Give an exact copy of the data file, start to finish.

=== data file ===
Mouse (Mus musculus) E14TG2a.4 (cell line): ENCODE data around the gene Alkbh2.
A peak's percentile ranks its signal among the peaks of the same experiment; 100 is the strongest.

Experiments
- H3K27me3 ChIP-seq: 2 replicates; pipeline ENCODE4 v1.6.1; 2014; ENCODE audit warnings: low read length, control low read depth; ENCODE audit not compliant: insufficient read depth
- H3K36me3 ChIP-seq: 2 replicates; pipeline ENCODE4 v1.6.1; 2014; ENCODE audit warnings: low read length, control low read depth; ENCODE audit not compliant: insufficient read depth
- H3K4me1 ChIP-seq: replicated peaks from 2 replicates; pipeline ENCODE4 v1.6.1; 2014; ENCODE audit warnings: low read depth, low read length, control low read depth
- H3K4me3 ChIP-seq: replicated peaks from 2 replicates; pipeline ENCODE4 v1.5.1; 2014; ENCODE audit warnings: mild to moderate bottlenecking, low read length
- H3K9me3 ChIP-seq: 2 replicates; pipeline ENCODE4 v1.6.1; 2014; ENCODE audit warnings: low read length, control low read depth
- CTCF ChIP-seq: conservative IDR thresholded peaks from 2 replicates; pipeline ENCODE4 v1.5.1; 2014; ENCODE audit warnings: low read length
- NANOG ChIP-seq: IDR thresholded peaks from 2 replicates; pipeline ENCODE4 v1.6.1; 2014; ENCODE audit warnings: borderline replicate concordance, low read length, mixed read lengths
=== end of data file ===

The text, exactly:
Mouse (Mus musculus) E14TG2a.4 (cell line): ENCODE data around the gene Alkbh2.
A peak's percentile ranks its signal among the peaks of the same experiment; 100 is the strongest.

Experiments
- H3K27me3 ChIP-seq: 2 replicates; pipeline ENCODE4 v1.6.1; 2014; ENCODE audit warnings: low read length, control low read depth; ENCODE audit not compliant: insufficient read depth
- H3K36me3 ChIP-seq: 2 replicates; pipeline ENCODE4 v1.6.1; 2014; ENCODE audit warnings: low read length, control low read depth; ENCODE audit not compliant: insufficient read depth
- H3K4me1 ChIP-seq: replicated peaks from 2 replicates; pipeline ENCODE4 v1.6.1; 2014; ENCODE audit warnings: low read depth, low read length, control low read depth
- H3K4me3 ChIP-seq: replicated peaks from 2 replicates; pipeline ENCODE4 v1.5.1; 2014; ENCODE audit warnings: mild to moderate bottlenecking, low read length
- H3K9me3 ChIP-seq: 2 replicates; pipeline ENCODE4 v1.6.1; 2014; ENCODE audit warnings: low read length, control low read depth
- CTCF ChIP-seq: conservative IDR thresholded peaks from 2 replicates; pipeline ENCODE4 v1.5.1; 2014; ENCODE audit warnings: low read length
- NANOG ChIP-seq: IDR thresholded peaks from 2 replicates; pipeline ENCODE4 v1.6.1; 2014; ENCODE audit warnings: borderline replicate concordance, low read length, mixed read lengths